For all you Getting Things Done nerds I understand that there were already ways to accomplish this kind of sorting.  I have a pretty robust system for filtering my work email and have played around with productivity tools like Mailbox.  But for whatever reason I never made any real attempt to optimize my personal email account.  Gmail tabs just did it for me.

I think Gmail tabs is going to take email productivity mainstream.  Three reasons:

  1. It is dead simple.  It would have taken me hours to create rules to do what I’m able to do in tabs by simply setting up the feature. 
  2. It works.  In two days I have yet to see an email get categorized incorrectly.
  3. It is a core feature in Gmail.  Tools like Mailbox are like a cool indie band that only hardcore fans know about.  Gmail is the Rolling Stones.  Over the next few months everyone will get this feature.  And Gmail’s primary competitors will roll out their own versions of tabs to keep up.  This will become the default interface for email.

If my usage patterns are any indication, Gmail tabs is going to seriously disrupt email marketing.  As the feature gains widespread use I would expect a further drop in the open and click through rates for marketing emails.   People are only going to open and read emails from companies and organizations that they really care about.  Perhaps more importantly, peer to peer email marketing is likely to become even more effective as people are able to filter out all email communication from people they don’t actually know. 

What do you think the impact will be?

Drupalcon Tweets

Five Tweets from Drupalcon

I went to Drupalcon in Portland a few weeks ago and am still processing everything I learned.  I hope to have time to write a few longer posts in the coming weeks on some of the larger themes from the conference.  While I procrastinate I figured I’d highlight some of the more interesting tidbits from the sessions I attended.  Since I was on Twitter, these are going to take the from of tweets from myself and others.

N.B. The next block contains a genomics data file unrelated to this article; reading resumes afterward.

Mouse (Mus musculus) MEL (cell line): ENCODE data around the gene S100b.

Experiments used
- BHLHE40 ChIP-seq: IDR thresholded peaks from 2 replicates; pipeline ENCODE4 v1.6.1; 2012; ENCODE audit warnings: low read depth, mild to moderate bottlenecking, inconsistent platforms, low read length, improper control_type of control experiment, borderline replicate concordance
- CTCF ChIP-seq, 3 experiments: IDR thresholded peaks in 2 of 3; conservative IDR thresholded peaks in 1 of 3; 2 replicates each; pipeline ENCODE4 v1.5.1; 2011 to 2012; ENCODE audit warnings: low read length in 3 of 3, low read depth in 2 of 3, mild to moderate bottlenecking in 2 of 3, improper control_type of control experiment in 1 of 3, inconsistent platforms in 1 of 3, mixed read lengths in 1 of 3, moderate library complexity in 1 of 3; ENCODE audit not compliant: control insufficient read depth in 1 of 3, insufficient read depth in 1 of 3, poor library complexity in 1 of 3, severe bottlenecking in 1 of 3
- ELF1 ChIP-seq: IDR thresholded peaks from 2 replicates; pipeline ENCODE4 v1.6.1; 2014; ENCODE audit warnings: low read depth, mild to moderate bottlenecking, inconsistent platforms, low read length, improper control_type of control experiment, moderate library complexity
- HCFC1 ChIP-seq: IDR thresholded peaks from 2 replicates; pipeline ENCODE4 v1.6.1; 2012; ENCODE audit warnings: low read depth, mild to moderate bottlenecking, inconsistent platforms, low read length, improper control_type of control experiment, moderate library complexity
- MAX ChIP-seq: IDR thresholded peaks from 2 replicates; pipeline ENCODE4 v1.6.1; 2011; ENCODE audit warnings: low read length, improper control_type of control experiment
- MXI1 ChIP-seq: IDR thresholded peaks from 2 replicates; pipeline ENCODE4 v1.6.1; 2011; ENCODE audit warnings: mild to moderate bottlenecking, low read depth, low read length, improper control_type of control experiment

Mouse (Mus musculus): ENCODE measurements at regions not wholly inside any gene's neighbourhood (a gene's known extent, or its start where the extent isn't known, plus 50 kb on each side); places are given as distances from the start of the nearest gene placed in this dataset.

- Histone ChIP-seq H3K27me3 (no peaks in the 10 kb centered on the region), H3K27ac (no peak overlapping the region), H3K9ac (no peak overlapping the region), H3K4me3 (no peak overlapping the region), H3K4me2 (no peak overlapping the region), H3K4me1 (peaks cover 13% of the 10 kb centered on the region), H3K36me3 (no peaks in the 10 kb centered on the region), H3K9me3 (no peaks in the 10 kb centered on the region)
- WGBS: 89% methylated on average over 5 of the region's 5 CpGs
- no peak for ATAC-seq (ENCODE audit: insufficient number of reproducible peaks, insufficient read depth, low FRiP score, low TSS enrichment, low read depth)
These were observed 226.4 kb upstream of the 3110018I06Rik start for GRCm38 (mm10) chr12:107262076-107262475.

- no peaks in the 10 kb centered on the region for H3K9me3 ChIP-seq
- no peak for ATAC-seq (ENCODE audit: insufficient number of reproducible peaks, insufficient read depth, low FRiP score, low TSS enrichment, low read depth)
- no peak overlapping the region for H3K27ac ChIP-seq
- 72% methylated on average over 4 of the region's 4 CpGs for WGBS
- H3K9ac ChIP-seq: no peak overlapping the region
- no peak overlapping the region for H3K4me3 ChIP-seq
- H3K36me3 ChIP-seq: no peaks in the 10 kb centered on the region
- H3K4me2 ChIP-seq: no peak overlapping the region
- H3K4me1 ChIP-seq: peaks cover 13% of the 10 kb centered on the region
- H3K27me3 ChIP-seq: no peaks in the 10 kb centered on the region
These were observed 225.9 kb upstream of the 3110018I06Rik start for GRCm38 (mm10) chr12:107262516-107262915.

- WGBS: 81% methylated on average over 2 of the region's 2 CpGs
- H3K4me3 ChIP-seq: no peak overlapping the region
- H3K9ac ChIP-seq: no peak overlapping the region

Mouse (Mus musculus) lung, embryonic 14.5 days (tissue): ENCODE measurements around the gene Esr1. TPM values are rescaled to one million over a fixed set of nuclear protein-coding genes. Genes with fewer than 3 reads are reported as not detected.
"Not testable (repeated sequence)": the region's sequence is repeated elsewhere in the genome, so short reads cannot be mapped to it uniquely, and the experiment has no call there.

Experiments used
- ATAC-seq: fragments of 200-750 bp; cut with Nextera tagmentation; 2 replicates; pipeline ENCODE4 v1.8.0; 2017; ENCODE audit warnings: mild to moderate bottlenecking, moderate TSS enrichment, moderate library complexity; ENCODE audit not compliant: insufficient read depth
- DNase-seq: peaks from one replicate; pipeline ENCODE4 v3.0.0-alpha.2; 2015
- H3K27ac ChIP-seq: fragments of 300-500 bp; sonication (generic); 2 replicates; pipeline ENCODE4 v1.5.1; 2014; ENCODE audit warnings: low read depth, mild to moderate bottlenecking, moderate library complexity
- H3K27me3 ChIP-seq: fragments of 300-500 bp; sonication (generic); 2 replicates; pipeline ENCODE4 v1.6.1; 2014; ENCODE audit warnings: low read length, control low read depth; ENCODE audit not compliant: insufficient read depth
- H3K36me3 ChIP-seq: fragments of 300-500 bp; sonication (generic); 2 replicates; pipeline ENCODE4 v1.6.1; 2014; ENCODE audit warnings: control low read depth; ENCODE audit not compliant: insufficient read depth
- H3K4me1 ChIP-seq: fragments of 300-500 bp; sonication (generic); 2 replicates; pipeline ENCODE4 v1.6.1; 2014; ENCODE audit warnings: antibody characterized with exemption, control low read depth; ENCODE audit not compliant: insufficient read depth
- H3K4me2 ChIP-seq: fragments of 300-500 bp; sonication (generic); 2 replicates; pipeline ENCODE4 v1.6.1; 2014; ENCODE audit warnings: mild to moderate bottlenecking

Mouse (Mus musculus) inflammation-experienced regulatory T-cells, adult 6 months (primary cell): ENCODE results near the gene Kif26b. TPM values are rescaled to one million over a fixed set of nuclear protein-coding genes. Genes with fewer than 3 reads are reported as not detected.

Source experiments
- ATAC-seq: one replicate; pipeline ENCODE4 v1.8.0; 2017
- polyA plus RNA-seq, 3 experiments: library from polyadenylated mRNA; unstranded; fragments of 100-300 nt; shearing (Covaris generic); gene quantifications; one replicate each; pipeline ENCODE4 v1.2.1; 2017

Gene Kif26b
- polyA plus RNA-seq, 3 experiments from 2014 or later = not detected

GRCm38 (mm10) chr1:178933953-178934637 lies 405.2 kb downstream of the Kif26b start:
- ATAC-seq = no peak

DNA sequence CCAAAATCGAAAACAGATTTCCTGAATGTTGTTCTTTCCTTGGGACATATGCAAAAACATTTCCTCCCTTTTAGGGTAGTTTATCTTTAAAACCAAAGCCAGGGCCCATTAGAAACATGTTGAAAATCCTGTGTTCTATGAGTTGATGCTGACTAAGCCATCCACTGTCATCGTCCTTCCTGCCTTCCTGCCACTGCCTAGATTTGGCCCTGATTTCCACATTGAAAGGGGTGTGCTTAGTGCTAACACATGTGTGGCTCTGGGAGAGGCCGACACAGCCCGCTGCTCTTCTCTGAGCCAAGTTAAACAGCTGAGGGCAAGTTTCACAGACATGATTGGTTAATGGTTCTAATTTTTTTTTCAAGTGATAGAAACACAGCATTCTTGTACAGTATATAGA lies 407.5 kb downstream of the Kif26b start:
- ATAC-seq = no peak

(1) The Problem with Wireframes

I believe this was a quote from the Design Smarter, Not Harder session by Ken Woodworth.

This is obviously a bit of an overstatement, but in my experience around half of clients simply aren’t going to be able to provide you with good feedback on wireframes.  Wireframes are intended to separate the form from the function, and some folks can’t make that leap.  Wireframes are simply too conceptual in nature for some folks.

(2) Working Software Wins

I believe this is from the Designing on Purpose session featuring Jared Ponch.  There is a place for specifications and planning and process, but the best feedback will come when you have something tangible to play with. Processes that give users things they can touch and feel sooner are what is needed.

(3) The Role of the Designer

This is another one from Jared Ponch.  He compared designers to architects.  Architects ask clients what they are hoping to achieve, not what their technical approach to the project should be.  Web designers should follow the same process.

(4) The CMS Market

This tweet came from Deane Barker’s presentation on Why the CEO Matters More Than the Developer.  Simplifying greatly, his point was that content management is no longer a point of differentiation during the sales process.  Instead, firms must “sell” products and services that move their clients bottom line through increased sales or increased efficiency.

(5) Visual vs. UX Design

I don’t really remember which panel this quote came from, but it really struck me.  Web design is a big field and different jobs require different kinds of skills. The person who can create beautiful illustrations for an interactive piece may not be the one you want designing your forms.

Photos from Drupalcon

Last week five members of the Brick Factory team descended on Portland, Oregon for Drupalcon.  We learned a ton, and will be sharing some insights the coming weeks.  While we put together our thoughts, here are some photos from our time at the conference.


A photo of all the attendees standing next to the Drupal man.  This photo got passed around Twitter so I’m not sure who originally took this one.